Lay in stocks of fire wood against the winter November 14th

Photo by Sergey Lapunin on Unsplash

A note about my blog.

The blog contains news about London, archaeology and history. But I am also building my own London Almanac which will, in a couple of years, have an entry for each day of the year. It deals with the year, the changing seasons, the calendar, folklore, saints, gods and goddesses. I started the almanac Halloween 2021, and so am now illing in the many gaps I left during the last year, and updating entries from last year – checking the English, improving the writing, developing the content and making it, hopefully more ‘London’.

Advice on the burning of wood.

As the winter comes nearer and the St Martin’s Summer comes to an end – make sure you have good stocks of firewood. My own very limited experience of firewood is from the very occasional fires I lit during the Christmas period. I found a particular joy in burning IKEA furniture which had failed during the year. My kindling of choice was dried Christmas tree which pops and crackles like a very good indoor firework.

I suspect burning IKEA furniture, although good for the soul, is appalling for the environment, so please don’t do it! Take a pickaxe to it instead or even better upcycle it.

For more professional modern advice for your wood burning stove, here is an excellent, although American source:

And here is an old English rhyme summarising the best firewood.

Beechwood fires burn bright and clear
If the logs be kept a year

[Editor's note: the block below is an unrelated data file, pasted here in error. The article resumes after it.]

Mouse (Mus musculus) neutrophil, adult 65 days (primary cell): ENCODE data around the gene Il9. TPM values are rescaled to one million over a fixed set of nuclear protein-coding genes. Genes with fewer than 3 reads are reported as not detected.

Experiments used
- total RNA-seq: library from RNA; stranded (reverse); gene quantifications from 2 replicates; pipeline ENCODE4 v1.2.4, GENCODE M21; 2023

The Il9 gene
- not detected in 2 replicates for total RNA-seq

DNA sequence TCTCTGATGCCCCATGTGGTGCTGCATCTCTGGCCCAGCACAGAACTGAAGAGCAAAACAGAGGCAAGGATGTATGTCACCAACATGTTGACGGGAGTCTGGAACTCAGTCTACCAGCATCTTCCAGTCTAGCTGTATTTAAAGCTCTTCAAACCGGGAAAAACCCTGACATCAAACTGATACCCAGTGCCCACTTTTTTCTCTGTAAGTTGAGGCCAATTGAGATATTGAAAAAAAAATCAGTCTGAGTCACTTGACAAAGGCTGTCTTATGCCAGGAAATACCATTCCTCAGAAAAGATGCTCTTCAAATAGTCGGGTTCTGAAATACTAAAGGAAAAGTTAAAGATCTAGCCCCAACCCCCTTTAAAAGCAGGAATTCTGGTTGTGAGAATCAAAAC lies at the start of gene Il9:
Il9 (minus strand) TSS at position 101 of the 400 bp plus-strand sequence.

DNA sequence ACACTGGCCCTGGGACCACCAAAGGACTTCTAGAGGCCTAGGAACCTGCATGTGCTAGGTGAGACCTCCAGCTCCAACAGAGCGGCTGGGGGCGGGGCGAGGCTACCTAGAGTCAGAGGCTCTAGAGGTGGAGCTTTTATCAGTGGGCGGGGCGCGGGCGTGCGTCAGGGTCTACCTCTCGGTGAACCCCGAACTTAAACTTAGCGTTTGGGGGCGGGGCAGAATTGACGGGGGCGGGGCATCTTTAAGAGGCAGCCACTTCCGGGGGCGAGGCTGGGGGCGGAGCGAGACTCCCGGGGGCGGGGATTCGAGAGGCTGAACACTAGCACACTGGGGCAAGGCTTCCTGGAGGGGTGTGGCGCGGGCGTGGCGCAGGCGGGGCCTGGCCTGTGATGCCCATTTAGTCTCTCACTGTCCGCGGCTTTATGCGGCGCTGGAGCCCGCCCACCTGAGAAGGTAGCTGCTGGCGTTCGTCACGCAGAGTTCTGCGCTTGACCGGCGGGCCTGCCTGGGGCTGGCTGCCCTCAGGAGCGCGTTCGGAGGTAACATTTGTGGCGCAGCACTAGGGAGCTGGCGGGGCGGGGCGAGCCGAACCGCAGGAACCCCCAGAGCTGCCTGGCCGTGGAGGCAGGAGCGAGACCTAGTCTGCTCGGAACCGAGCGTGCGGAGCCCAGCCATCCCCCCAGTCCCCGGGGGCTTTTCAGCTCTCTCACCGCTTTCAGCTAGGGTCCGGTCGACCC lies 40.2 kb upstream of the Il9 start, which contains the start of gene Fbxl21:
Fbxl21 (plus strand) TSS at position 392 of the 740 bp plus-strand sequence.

Oaken Logs if dry and old
Keep away the winter’s cold
Chestnut’s only good they say
If for years ’tis laid away
But ash-wood green or ash-wood brown
Are fit for a King with a golden Crown
Elm she burns like the churchyard mould
Even the flames are cold
Birch and pine-wood burn too fast
Blaze too bright and do not last
But ash wet of ash dry
A Queen may warm her slippers by.

Old rhyme quoted in the ‘the Perpetual Almanack of Folklore’ by Charles Kightly

A postscript on IKEA. To appreciate the joy this gave me you have to understand my dislike of shopping in IKEA and my even greater frustration at putting together the flatpack items. I have a form of flatpraxia which begins with an inability to spot key construction information cryptically hidden in those little drawings. Magically, as you survey the slightly wonky creation in front of you at ‘completion’ my mind finally resolves the importance of tiny details on those little diagrams. Understanding comes with the realisation that I have put it all together in the wrong sequence. This added with a ham-fisted DIY disability means, my IKEA is full of quirks such as drawers that are not the smooth sliders you dream of. So, when an alternative piece of furniture comes to my attention, with more character and, crucially, already put together, the IKEA is ready for its joyous ritual disappearance from my house.

First Published 14th November 2022, revised 14th November 2023

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